Well-known marks may therefore form the basis of UK opposition and invalidity actions. Section 56 can be invoked in opposition proceedings by way of Section 5(4)(a) of the Trademarks Act, which precludes registration for marks that are liable to offend against any rule of law protecting an unregistered trademark or other sign used in the course of trade. The same ground can be relied on in invalidity proceedings by virtue of Section 47(2)(b) of the act, provided that the challenged mark is less than five years old.
Some opposition decisions provide useful insight into the reasoning of the UK registry when considering whether a mark is well known for the purposes of Article 6bis – in particular, the decision of Richard Arnold QC, sitting as an appointed person in an appeal concerning the UK trademark application for LE MANS (0/012/05). Despite some shortcomings in the evidence filed by the opponent, Arnold found that LE MANS was a well-known mark in the United Kingdom for the services of organising and managing motor-racing events, both among consumers of, and traders in, such services and among the public at large. In particular, he noted that the mark was the name of a famous race, had been used for many years, had been promoted widely and was the subject of a number of licences. The opposition was therefore successful under Section 5(4)(a).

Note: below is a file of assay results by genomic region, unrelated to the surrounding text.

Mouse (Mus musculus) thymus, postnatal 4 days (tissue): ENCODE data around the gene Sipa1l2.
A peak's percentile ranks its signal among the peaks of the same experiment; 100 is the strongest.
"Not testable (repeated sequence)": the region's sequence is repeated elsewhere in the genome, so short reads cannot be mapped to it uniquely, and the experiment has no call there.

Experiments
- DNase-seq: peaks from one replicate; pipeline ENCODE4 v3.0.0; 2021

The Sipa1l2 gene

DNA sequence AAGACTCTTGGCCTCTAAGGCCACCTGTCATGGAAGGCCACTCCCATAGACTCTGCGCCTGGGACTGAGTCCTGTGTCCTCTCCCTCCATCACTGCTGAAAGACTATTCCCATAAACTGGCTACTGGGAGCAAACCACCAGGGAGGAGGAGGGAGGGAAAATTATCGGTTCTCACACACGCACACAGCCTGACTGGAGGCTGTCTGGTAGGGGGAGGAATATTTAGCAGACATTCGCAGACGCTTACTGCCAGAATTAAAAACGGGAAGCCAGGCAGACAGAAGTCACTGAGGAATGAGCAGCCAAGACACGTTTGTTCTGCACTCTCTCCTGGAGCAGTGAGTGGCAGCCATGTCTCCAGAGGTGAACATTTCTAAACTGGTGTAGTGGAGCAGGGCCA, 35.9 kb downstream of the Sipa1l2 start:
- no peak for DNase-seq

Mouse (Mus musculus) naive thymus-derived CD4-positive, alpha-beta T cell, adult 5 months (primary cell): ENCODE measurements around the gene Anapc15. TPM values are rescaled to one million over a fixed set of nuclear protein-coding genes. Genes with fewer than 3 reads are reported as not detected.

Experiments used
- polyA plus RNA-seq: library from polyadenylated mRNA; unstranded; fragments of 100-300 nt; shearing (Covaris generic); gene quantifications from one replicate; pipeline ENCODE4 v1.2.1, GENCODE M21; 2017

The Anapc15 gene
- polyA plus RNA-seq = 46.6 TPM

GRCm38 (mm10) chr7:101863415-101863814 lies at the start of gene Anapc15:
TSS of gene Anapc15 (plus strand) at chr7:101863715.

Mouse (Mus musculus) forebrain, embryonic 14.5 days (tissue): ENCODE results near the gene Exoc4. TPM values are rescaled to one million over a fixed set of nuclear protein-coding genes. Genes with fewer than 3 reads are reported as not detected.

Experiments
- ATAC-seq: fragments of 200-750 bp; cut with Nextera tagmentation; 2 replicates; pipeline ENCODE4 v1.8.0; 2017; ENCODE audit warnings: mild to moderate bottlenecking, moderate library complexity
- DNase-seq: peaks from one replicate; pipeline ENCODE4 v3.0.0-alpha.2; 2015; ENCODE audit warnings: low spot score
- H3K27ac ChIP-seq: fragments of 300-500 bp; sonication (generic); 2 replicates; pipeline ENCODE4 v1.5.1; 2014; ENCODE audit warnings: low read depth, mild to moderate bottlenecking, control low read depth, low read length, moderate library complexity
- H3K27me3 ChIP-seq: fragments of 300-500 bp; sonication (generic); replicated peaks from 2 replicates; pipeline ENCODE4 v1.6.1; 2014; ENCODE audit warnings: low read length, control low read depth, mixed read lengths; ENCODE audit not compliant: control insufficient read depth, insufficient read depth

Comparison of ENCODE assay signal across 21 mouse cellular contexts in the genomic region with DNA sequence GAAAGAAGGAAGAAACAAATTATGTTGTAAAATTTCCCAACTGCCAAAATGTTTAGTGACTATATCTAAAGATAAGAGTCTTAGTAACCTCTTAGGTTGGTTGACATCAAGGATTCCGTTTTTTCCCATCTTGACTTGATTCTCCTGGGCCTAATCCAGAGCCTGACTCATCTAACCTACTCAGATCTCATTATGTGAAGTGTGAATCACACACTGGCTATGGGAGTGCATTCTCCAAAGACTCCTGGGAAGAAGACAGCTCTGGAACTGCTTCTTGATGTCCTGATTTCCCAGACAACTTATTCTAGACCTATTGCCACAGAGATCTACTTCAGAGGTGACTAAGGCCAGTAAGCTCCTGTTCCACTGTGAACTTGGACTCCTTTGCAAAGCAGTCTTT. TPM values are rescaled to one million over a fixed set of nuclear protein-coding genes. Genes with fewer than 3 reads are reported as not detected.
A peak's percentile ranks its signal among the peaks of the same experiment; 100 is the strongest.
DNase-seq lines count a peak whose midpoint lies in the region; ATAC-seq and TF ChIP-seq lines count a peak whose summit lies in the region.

This decision provides a useful analysis of the interrelationship between the relevant provisions of the Trademarks Act, the Paris Convention and TRIPs in the context of well-known marks, as well as a clear and succinct application of the criteria for establishing well-known status (which followed the guidance set out in WIPO’s joint recommendation). This assessment was cited in Cipriani as being the correct assessment of whether a mark is well known.
In addition to establishing well-known status, it is important to bear in mind the requirement in opposition and cancellation actions to prove a likelihood of consumer confusion arising from the identity or similarity between an essential part of the marks in question and the identity or similarity between the respective goods or services at issue.